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Much to ponder for Turkey and Israel once the dust settles

HDN | 6/7/2010 12:00:00 AM | SEMİH İDİZ

Put in a nutshell, the sympathy that Turkey initially garnered as a result of the lethal way that Israel conducted the operation is set to evaporate in the West if the AKP is not more balanced.

Once the dust settles down, as it has started to, sensible and level-headed minds in Turkey and Israel will have to sit down and consider how matters could have been brought to such a head between these two countries that have always been seen as “strategic allies” in the turbulent Middle East, and have on the whole enjoyed good economic and social ties that were beneficial to both sides.

In fact we already see serious questions being asked in both countries over the whole debacle in the Eastern Mediterranean which left nine Turks dead after Israel’s military operation in international waters. That this operation was botched by the Israeli Defense Forces is now part of the international literature on the matter so there is no need to go into it here.

How such a supposedly experienced military – that was always complimented 20 to 30 years ago for the finesse with which it carried out such operations – could end up in this highly embarrassing situation from a political as well as military stand point is after all, for Israelis to answer.

As for the Turkish side, there are equally – if not more – serious questions to be asked and we are happy to see that they are slowly but surely surfacing now. The most important of these questions must of course be this: How can such a large country as Turkey with interests in four continents, and with an export and investment driven economy requiring extra caution all around the globe be dragged to the brink of war by a nongovernmental organization?

To many in and outside Turkey, the answer seems to be simple. This happened because the NGO in question is what a friend humorously referred to as a “GNGO,” in other words a “governmental-non-governmental-organization.” While there may not be any evidence of a direct link here, there can be no mistake that the Erdoğan government is morally and politically behind this group – the İHH – that has now gained international fame according to some, and notoriety according to others.

Neither is this the first instance of this group putting Turkey in a difficult situation diplomatically after it was aided and abetted by the ruling Justice and Development Party, or AKP. It will be recalled that the same group tried to force its way through the sealed off Rafah gate between Egypt and Gaza some months ago, only to end up clashing with Egyptian forces and straining ties between Ankara and Cairo.

It was telling then that one of the leading “activists” on the Turkish side in that event was Murat Mercan, a key AKP figure, a parliamentary deputy and the head of the Foreign Affairs Committee in Parliament. Turkish-Egyptian ties are still recovering from what happened at that time. But it is clear that the latest events in the Eastern Mediterranean were watched closely in Cairo too, where there must have been further displeasure among the leadership over Prime Minister Erdoğan’s agitation of Arab streets.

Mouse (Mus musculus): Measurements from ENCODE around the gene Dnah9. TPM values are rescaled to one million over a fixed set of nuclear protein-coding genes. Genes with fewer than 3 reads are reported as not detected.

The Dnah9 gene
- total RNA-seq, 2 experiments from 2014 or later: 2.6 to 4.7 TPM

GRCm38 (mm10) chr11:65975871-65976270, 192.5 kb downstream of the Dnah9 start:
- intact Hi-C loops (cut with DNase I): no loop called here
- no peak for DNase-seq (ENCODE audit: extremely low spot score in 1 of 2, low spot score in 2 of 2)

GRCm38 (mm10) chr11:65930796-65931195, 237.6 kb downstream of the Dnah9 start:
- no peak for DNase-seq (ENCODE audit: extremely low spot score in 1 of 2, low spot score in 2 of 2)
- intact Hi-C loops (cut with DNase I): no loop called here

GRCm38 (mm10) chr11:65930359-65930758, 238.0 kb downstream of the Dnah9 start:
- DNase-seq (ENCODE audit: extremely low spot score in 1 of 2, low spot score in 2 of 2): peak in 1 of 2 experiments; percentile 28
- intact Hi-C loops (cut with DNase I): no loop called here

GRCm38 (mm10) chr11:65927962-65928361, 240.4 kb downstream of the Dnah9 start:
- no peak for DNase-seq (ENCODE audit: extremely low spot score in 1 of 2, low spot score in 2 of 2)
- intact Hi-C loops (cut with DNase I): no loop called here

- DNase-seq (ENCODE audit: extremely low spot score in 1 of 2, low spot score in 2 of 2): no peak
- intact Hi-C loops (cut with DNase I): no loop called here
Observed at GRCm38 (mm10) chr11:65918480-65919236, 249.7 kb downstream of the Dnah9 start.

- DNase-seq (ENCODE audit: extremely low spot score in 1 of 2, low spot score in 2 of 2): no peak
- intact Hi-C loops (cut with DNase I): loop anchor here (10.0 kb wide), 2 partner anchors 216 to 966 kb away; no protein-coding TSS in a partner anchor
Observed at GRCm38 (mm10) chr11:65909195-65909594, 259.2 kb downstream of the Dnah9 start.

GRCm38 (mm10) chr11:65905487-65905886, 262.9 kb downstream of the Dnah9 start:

As for the images from Turkey that were reflected across the globe following last week’s incident, it was a purely Islamic one, with headscarved and turbaned protestors chanting Islamic slogans under Islamic banners, and invoking the name of Allah for days on end in front of Israeli missions in this country. Certain remarks by Prime Minister Erdoğan, on the other hand, only went to reinforce this impression, especially when he told a visibly Islamic crowd in Konya a few days ago that Hamas was not a terrorist organization.

It was inevitable then that all of this should have started to turn the tide in the Western media against Turkey, as is apparent from a number of commentaries that have appeared over the past few days. If one considers that there is still an Iran crisis that has to be played out between Turkey and the West and particularly between Turkey and the U.S., it is clear that this impression is only going to crystallize further in the coming days and weeks in ways that Foreign Minister Davutoglu would obviously not want to see.

Put in a nutshell, the sympathy that Turkey initially garnered as a result of the lethal way that Israel conducted this operation is set to evaporate in the West if the AKP government does not begin to chart a more balanced course on Iran and Hamas, a course which is more in keeping with the country’s international commitments as a NATO ally.

It’s all very well for Turkish officials to shower Israel and the Netanyahu government with negative adjectives, no doubt most of them deserved in this case. But Turkey has to tread cautiously in such matters because of a host of reasons to do with its own long term interests. It also goes without saying that Israel cannot afford to squander its longstanding ties with Turkey, no matter what the anger in that country may be toward the Erdoğan government.

Having said this though, it is not clear when these ties might regain a semblance of normalcy, especially as long as Prime Minister Erdoğan and Prime Minister Netanyahu are in power. It seems therefore that relations will be in the cooler for some time, even if they are not totally severed.

This does not mean, however, that new crises will not erupt between the two countries in the meantime, thus spoiling relations even further. This is why we suggested in our last piece that Washington has to take an active role here and prevent a further deterioration by displaying leadership. After all, the U.S. is a country that also stands to lose much if things get any worse between Israel and Turkey.

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